"Fools!" he said, and went out of the room.
She flew upstairs and took off the ear-rings. When she returned, he was crouched before the fire blowing the coals. The skin of his face was flushed, and slightly pitted, as if he had had small-pox. But his neck was white and smooth and goodly. She hung her arms round his neck as he crouched there, and clung to him. He balanced on his toes.
"This fire's a slow-coach," he said.
"And who else is a slow-coach?" she said.
"One of us two, I know," he said, and he rose carefully. She remained clinging round his neck, so that she was lifted off her feet.
"Ha! - swing me," she cried.
He lowered his head, and she hung in the air, swinging from his neck, laughing. Then she slipped off.
"The kettle is singing," she sang, flying for the teapot. He bent down again to blow the fire. The veins in his neck stood out, his shirt collar seemed too tight.
she sang, laughing.
He smiled at her.
She was so glad because of her pearl ear-rings.
Over the breakfast she grew serious. He did not notice. She became portentous in her gravity. Almost it penetrated through his steady good-humour to irritate him.
"Teddy!" she said at last.
"What?" he asked.
"I told you a lie," she said, humbly tragic.
His soul stirred uneasily.
"Oh aye?" he said casually.
She was not satisfied. He ought to be more moved.
"Yes," she said.
He cut a piece of bread.
"Was it a good one?" he asked.
She was piqued. Then she considered - WAS it a good one? Then she laughed.
"No," she said, "it wasn't up to much."
"Ah!" he said easily, but with a steady strength of fondness for her in his tone. "Get it out then."
It became a little more difficult.
"You know that white stocking," she said earnestly. "I told you a lie. It wasn't a sample. It was a valentine."
A little frown came on his brow.
"Then what did you invent it as a sample for?" he said. But he knew this weakness of hers. The touch of anger in his voice frightened her.
"I was afraid you'd be cross," she said pathetically.
"I'll bet you were vastly afraid," he said.
"I WAS, Teddy."
There was a pause. He was resolving one or two things in his mind.
"And who sent it?" he asked.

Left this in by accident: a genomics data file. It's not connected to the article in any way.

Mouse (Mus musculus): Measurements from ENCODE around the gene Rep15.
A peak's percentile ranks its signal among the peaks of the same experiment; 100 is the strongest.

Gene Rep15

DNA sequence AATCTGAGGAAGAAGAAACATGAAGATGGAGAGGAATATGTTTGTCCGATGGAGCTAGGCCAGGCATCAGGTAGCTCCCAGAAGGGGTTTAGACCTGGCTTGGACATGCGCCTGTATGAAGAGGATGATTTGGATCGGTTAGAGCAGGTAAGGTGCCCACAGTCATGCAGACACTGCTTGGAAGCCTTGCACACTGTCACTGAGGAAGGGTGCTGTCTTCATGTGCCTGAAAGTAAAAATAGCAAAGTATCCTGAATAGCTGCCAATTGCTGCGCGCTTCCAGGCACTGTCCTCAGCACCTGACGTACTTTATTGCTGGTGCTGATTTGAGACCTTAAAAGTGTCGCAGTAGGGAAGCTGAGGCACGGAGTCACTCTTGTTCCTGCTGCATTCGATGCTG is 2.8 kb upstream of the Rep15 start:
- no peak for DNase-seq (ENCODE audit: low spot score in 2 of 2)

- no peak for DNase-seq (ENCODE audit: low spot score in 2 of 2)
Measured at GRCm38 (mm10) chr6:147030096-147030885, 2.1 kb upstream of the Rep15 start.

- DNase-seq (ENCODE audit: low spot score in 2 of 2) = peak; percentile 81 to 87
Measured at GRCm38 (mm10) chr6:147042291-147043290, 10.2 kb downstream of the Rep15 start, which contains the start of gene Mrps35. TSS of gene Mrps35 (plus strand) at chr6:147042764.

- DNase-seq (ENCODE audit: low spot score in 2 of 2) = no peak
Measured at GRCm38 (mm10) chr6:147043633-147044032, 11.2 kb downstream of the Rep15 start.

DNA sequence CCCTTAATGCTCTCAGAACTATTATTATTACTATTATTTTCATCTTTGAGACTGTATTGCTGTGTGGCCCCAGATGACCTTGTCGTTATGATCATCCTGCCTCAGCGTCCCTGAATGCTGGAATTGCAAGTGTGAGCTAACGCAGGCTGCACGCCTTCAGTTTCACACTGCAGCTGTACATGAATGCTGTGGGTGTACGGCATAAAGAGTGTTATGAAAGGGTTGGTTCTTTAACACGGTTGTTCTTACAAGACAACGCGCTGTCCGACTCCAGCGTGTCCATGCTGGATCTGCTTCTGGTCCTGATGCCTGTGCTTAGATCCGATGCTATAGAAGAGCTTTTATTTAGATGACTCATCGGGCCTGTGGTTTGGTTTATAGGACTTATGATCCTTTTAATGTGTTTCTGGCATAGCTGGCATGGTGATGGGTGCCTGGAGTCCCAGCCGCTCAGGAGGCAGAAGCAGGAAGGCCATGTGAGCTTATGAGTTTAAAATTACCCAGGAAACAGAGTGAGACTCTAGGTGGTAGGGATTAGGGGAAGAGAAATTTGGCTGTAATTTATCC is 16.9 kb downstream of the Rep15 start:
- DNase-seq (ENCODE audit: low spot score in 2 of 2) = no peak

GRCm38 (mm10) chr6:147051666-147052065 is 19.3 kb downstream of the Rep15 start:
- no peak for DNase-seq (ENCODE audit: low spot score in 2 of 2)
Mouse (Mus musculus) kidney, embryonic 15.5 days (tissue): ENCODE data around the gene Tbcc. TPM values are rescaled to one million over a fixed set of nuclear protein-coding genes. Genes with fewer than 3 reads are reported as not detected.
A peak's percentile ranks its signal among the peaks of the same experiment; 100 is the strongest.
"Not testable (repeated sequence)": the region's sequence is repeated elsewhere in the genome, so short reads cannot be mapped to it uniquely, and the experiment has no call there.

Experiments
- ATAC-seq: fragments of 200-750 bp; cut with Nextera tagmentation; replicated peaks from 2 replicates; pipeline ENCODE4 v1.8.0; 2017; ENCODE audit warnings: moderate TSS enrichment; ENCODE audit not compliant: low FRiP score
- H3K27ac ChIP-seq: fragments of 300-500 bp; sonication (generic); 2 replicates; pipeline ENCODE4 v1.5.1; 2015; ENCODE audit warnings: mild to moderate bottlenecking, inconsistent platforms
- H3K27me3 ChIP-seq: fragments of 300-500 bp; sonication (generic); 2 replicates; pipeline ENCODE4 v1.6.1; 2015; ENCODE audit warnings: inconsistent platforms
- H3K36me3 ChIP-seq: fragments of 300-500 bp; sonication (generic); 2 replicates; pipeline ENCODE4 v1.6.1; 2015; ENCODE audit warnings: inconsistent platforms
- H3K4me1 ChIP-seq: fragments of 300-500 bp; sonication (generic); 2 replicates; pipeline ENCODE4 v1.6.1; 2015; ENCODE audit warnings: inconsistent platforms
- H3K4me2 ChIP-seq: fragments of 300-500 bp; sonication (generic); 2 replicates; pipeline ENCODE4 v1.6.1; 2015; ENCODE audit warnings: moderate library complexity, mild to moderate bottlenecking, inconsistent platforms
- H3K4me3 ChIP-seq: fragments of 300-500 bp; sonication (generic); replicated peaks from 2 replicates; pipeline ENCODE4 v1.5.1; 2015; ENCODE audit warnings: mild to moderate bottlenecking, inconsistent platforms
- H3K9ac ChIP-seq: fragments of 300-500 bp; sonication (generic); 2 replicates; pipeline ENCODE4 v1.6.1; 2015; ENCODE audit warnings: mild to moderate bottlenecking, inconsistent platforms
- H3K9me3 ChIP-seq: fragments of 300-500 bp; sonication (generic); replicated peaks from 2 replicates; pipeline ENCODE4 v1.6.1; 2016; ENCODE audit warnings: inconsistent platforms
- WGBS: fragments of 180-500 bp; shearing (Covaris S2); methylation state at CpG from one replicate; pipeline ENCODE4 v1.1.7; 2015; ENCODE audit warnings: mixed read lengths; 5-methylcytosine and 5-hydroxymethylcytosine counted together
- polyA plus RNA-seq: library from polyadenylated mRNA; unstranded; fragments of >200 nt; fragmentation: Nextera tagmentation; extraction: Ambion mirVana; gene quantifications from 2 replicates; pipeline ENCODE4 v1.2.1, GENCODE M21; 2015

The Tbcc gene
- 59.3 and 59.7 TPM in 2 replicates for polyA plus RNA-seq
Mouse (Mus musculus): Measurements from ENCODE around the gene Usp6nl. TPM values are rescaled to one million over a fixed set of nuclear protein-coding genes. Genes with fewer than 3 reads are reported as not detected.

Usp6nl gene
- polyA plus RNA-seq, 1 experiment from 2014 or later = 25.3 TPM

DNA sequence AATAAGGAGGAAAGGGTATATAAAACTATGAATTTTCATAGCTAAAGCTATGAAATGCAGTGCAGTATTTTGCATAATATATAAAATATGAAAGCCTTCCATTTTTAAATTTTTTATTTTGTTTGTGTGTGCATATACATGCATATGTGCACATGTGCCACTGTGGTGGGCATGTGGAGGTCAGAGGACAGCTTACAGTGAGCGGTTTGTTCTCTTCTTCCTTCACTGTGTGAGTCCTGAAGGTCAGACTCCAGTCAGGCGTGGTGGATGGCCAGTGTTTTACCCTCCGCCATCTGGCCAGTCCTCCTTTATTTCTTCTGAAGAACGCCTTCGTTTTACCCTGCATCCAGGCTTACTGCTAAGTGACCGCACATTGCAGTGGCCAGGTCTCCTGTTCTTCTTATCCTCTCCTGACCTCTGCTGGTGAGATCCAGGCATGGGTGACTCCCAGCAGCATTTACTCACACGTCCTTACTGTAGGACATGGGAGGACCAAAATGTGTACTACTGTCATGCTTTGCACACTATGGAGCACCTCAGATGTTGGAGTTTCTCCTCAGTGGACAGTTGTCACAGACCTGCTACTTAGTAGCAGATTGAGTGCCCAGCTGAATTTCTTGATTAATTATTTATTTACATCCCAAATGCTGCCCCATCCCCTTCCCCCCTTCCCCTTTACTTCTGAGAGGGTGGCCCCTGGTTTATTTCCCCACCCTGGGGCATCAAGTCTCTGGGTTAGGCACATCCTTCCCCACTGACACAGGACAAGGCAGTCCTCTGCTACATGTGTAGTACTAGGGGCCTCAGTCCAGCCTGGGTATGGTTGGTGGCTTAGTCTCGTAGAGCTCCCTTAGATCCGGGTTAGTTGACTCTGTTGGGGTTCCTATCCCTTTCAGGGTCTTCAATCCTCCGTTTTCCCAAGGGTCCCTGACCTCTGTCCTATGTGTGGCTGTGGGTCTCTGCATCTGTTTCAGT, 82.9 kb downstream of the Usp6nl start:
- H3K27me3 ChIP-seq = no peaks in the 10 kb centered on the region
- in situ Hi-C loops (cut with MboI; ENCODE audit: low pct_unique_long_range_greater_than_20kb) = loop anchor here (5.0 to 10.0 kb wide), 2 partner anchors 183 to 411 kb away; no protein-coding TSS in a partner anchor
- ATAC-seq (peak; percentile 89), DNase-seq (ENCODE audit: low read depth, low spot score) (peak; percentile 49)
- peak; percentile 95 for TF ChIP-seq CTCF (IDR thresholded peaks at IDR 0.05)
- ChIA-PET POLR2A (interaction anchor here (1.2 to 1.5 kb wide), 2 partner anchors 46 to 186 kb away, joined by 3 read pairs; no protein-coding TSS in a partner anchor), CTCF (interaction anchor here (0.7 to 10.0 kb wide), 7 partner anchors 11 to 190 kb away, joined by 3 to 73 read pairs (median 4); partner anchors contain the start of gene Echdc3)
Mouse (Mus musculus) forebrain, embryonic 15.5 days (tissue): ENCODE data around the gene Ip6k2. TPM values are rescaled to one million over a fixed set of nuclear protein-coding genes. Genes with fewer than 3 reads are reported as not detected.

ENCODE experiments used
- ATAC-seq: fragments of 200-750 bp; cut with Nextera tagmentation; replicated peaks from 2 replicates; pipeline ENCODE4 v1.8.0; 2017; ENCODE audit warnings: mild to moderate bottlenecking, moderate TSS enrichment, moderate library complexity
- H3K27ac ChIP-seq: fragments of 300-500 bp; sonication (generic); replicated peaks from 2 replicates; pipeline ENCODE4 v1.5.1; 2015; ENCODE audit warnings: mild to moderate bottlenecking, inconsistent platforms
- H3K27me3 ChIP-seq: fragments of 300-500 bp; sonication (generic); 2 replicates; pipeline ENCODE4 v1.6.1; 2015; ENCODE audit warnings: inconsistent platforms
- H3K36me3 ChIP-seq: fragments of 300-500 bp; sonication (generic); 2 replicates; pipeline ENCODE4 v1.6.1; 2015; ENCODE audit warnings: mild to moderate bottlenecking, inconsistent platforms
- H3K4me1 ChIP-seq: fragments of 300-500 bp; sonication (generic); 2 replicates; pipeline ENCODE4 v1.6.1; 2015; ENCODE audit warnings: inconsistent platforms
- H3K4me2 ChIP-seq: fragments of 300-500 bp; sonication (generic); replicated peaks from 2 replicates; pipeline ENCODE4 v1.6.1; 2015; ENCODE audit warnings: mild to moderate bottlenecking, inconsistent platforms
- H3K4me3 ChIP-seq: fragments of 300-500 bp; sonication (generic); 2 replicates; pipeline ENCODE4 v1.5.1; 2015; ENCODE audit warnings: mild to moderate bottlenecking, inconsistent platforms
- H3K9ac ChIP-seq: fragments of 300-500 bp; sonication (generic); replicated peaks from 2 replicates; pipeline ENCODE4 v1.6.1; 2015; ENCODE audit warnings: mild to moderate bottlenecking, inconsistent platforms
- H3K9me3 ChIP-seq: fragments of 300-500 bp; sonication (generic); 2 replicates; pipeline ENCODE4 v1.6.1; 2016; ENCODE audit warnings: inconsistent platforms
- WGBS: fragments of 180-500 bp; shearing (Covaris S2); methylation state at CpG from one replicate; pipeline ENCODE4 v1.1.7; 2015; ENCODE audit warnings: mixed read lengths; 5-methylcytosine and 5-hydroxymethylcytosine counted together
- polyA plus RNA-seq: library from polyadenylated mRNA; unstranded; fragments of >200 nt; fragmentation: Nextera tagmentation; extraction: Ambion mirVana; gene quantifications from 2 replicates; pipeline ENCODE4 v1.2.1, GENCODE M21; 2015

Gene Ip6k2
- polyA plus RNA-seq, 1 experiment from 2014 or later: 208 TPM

"I can guess," she said, "though there wasn't a word with it - except - "
She ran to the sitting-room and returned with a slip of paper.
He read it twice, then a dull red flush came on his face.
"And WHO do you guess it is?" he asked, with a ringing of anger in his voice.
"I suspect it's Sam Adams," she said, with a little virtuous indignation.
Whiston was silent for a moment.
"Fool!" he said. "An' what's it got to do with pearls? - and how can he say 'wear these for me' when there's only one? He hasn't got the brain to invent a proper verse."
He screwed the sup of paper into a ball and flung it into the fire.
"I suppose he thinks it'll make a pair with the one last year," she said.
"Why, did he send one then?"
"Yes. I thought you'd be wild if you knew."
His jaw set rather sullenly.
Presently he rose, and went to wash himself, rolling back his sleeves and pulling open his shirt at the breast. It was as if his fine, clear-cut temples and steady eyes were degraded by the lower, rather brutal part of his face. But she loved it. As she whisked about, clearing the table, she loved the way in which he stood washing himself. He was such a man. She liked to see his neck glistening with water as he swilled it. It amused her and pleased her and thrilled her. He was so sure, so permanent, he had her so utterly in his power. It gave her a delightful, mischievous sense of liberty. Within his grasp, she could dart about excitingly.
He turned round to her, his face red from the cold water, his eyes fresh and very blue.
"You haven't been seeing anything of him, have you?" he asked roughly.
"Yes," she answered, after a moment, as if caught guilty. "He got into the tram with me, and he asked me to drink a coffee and a Benedictine in the Royal."
"You've got it off fine and glib," he said sullenly. "And did you?"
"Yes," she replied, with the air of a traitor before the rack.
The blood came up into his neck and face, he stood motionless, dangerous.
"It was cold, and it was such fun to go into the Royal," she said.
"You'd go off with a nigger for a packet of chocolate," he said, in anger and contempt, and some bitterness. Queer how he drew away from her, cut her off from him.
"Ted - how beastly!" she cried. "You know quite well - " She caught her lip, flushed, and the tears came to her eyes.
He turned away, to put on his necktie. She went about her work, making a queer pathetic little mouth, down which occasionally dripped a tear.
He was ready to go. With his hat jammed down on his head, and his overcoat buttoned up to his chin, he came to kiss her. He would be miserable all the day if he went without. She allowed herself to be kissed. Her cheek was wet under his lips, and his heart burned. She hurt him so deeply. And she felt aggrieved, and did not quite forgive him.
In a moment she went upstairs to her ear-rings. Sweet they looked nestling in the little drawer - sweet! She examined them with voluptuous pleasure, she threaded them in her ears, she looked at herself, she posed and postured and smiled, and looked sad and tragic and winning and appealing, all in turn before the mirror. And she was happy, and very pretty.
She wore her ear-rings all morning, in the house. She was self- conscious, and quite brilliantly winsome, when the baker came, wondering if he would notice. All the tradesmen left her door with a glow in them, feeling elated, and unconsciously favouring the delightful little creature, though there had been nothing to notice in her behaviour.
She was stimulated all the day. She did not think about her husband. He was the permanent basis from which she took these giddy little flights into nowhere. At night, like chickens and curses, she would come home to him, to roost.
Meanwhile Whiston, a traveller and confidential support of a small firm, hastened about his work, his heart all the while anxious for her, yearning for surety, and kept tense by not getting it.